“This shows you what we should be considering when we’re making these decisions,” Goodrich said. “A lot of times, we only think, ‘Mating disruption is really costly; it’s really hard to fork out that extra money,’ but if it is going to result in lower damage rates, it might be a net benefit to employ some of these more costly pest management methods.”
Losses from NOW
Perhaps one of the trickiest characteristics about NOW is the impacts are not fully exposed until after harvest. Mel Machado, vice president, grower relations at Blue Diamond Growers, said at the processing level, losses from NOW are not only seen in premium values but also in weight.
Machado warned even though these losses are shown on the processing statement, they don’t always tell the full story. Growers now are seeing even more rejection at the huller/sheller level because many processors have implemented color sorter technology that picks through nuts even more closely.
“For navel orangeworm actual losses, you can figure it’s double what you’re seeing on the statement because the real light stuff is getting blown out at the harvest,” he said.
On more infectious years like this year, Machado said he has seen growers who usually never have problems with damage experience 8% to 12% rejects once harvest is wrapped up, costing them potentially thousands of dollars per acre.
The only way to ensure there are no surprises by the time harvest comes is to invest in proper winter sanitation practices like removing and destroying mummy nuts. This ensures NOW do not have the opportunity to survive into the spring season and infect the future crop.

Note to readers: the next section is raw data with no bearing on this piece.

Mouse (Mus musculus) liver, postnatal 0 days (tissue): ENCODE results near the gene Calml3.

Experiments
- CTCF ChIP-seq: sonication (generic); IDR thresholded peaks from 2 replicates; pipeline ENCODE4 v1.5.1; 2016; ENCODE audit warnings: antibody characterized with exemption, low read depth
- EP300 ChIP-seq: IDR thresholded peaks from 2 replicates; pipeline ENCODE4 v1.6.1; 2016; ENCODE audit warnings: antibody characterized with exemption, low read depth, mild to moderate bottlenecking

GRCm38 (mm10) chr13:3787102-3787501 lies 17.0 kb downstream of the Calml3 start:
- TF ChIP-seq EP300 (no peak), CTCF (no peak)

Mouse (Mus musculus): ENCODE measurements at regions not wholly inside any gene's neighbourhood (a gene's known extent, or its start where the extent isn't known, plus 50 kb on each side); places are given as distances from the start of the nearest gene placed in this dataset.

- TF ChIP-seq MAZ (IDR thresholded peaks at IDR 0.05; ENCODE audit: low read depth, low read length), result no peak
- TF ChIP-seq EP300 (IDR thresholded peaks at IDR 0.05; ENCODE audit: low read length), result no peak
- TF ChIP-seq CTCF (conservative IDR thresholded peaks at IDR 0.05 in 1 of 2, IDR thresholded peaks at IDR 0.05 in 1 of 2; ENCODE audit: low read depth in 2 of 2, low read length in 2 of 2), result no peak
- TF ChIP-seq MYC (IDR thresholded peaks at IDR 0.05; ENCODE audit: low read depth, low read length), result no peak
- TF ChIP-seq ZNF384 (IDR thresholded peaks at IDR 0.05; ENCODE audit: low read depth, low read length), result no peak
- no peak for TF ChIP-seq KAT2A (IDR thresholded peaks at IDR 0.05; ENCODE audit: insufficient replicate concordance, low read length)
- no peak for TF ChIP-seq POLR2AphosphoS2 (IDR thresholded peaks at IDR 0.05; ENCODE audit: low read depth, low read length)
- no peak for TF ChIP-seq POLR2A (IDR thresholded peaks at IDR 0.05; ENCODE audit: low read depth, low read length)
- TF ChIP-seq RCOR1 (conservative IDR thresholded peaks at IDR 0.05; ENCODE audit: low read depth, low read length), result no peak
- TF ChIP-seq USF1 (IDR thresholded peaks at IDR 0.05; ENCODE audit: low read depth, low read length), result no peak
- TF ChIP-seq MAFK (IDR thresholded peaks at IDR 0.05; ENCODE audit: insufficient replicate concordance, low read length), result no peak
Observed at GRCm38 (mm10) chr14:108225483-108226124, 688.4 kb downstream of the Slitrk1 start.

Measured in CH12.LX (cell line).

It is well known in the industry that mummies left after harvest have a direct correlation with NOW. Justin Nay, president and CEO of Integral Ag, Inc., has been sampling mummy nuts for NOW larvae for over 15 years. He said in 2022, the average number of larvae found in the mummies they inspected was the third highest they have seen, with 27 larvae per 100 mummies. That number is expected to grow this year, given 2023 conditions, which is why Nay stresses the importance of an IPM plan.
“The January 2023 Almond Position Report showed a 2.02% Nonpareil reject number,” Nay said. “That roughly comes out to 100 to 150 females per acre. It’s a reasonable assessment that we’re not sanitizing enough to keep those numbers below 2% to get our premiums.”
Subsequently, NOW infestation triggered by mummy nuts also opens the door to further threats to the industry like aflatoxins. Aflatoxins are a food safety contaminant and a major concern for exporters, Birmingham said. The industry does not want to get into a position where trade partners are concerned with the quality of California almonds over a matter that can be, in large part, prevented.
“Basically, European authorities closely watch the rejection rates; the more rejections they have, the more they will test for aflatoxin,” Birmingham said. “Even though we have a very robust protocol, every time a container is sampled and tested, there is a risk. The more they recognize the California industry understands the concern and is addressing it, the more confidence they have in our system.”
The good news is the industry is in a position to stop this cycle. The 2022 and 2023 harvests have provided a great learning lesson for many growers in the industry, and this winter it is encouraged that orchards are sanitized through and through to ensure solid protection against NOW that lasts year-round.
The Almond Board of California recommends consulting with your PCA to see what the best plan of action is for your winter sanitation program.